Plant species richness determinants in ephemeral ponds and permanent wetlands
University of Wisconsin--Stout. Research Services
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Ephemeral ponds (EPs) are wetlands that dry seasonally and are common in the forests of northern Wisconsin. We examined relationships between several environmental factors and plant species richness (number of species) in 43 EPs and 14 permanent wetlands (PWs) located in the Chippewa Moraine State Recreation Area. We used multiple linear regressions to identify significant relationships between environmental attributes and plant species richness. PWs had higher plant species richness than EPs, possibly due to their larger size and more stable hydrology. In EPs, chlorophyll-a was positively related to plant species richness, while pH and water depth were negatively related. In PWs, pH and SRP were strong negative predictors of plant species richness. Species richness may have been higher in low pH wetlands due to the addition of acid-loving species. High chlorophyll-a (algae) in EPs may have indicated a decrease in light limitation for vascular plants. In PWs, high SRP may have decreased species richness due to the dominance of competitive plant species. Plant species richness was significantly higher in wetlands dominated by dry hummock compared to wet pool/flat-type microtopography in both wetland types. The stable water levels in PWs make microtopographic variation more important for small-scale richness. Our results indicate that EPs may not be as important for vegetation conservation as PWs, and EPs may not be as susceptible to phosphorus pollution as PWs. With climate change causing less frequent but more intense precipitation events, more generalist species may increase in all types of wetlands, but especially EPs.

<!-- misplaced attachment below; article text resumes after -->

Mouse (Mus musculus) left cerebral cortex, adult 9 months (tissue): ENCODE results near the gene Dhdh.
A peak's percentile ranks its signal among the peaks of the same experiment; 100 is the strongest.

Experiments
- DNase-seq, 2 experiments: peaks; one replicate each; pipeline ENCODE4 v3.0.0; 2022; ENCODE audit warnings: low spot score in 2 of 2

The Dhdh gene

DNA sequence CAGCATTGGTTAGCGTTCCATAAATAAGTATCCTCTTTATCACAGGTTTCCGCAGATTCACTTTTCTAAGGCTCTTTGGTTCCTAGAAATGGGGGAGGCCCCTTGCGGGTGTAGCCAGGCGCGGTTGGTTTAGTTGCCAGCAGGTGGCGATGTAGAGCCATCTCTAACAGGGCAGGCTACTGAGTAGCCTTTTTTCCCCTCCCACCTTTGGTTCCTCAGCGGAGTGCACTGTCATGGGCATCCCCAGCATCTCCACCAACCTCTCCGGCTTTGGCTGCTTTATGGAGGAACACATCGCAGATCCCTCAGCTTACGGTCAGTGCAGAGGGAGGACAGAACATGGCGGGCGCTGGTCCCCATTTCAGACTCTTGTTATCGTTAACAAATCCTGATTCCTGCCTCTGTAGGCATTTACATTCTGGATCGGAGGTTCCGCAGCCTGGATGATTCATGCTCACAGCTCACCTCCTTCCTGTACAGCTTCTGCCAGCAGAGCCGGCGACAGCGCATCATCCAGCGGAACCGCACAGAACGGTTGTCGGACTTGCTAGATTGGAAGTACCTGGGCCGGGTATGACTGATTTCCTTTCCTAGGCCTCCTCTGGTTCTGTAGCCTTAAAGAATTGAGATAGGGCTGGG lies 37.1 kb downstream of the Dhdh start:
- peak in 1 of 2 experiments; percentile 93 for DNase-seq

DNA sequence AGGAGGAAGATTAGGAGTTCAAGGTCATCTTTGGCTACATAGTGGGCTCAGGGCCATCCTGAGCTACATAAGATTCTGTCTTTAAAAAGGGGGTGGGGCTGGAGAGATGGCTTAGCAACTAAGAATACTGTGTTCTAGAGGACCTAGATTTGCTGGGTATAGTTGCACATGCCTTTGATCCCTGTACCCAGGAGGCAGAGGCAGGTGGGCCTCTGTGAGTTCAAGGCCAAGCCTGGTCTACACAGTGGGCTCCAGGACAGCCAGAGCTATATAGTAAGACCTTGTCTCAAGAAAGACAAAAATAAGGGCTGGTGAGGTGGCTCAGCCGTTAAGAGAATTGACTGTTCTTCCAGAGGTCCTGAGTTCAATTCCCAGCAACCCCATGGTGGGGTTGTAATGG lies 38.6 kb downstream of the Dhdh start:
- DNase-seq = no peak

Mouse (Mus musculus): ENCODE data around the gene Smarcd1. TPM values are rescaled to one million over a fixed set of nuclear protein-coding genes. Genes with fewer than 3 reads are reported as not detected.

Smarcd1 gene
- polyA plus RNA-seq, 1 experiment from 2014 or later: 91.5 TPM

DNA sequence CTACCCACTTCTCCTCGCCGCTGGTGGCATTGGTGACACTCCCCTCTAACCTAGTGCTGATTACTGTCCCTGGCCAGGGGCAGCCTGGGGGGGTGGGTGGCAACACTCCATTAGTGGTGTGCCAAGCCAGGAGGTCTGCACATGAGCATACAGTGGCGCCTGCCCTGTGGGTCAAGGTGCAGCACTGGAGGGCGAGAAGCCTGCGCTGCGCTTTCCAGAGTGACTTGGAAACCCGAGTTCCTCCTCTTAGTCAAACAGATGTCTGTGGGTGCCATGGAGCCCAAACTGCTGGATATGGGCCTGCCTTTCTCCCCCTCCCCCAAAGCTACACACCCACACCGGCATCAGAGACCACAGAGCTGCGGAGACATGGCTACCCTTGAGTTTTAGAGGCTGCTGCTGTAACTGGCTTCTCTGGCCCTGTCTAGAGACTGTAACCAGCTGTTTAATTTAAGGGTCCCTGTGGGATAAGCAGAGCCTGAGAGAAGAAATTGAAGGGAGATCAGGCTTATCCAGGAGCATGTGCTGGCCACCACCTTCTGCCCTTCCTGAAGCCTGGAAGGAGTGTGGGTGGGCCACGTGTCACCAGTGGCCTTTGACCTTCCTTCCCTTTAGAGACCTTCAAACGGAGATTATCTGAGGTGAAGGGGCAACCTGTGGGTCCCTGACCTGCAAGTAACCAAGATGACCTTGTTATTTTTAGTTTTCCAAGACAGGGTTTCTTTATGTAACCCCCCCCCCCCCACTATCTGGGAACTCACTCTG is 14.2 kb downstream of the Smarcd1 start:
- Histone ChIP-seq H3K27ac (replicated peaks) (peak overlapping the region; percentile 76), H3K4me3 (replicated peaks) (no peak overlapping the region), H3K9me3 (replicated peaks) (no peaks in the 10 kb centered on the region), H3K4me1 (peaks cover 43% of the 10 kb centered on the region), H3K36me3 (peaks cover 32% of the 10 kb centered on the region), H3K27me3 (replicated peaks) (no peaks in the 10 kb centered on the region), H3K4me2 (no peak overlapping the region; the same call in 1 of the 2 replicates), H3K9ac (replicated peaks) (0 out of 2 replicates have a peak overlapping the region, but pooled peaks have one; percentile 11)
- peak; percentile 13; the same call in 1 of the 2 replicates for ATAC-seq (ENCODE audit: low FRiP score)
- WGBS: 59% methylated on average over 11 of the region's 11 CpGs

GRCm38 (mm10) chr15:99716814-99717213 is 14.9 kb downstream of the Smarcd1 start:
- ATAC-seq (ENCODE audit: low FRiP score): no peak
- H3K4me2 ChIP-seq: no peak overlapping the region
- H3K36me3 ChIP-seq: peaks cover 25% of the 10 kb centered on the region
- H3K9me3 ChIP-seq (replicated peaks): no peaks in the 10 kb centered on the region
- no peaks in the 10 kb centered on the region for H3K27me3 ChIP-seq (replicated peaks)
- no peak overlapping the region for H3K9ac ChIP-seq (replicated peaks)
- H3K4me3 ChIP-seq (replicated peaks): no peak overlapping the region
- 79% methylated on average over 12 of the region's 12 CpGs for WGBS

plant species richness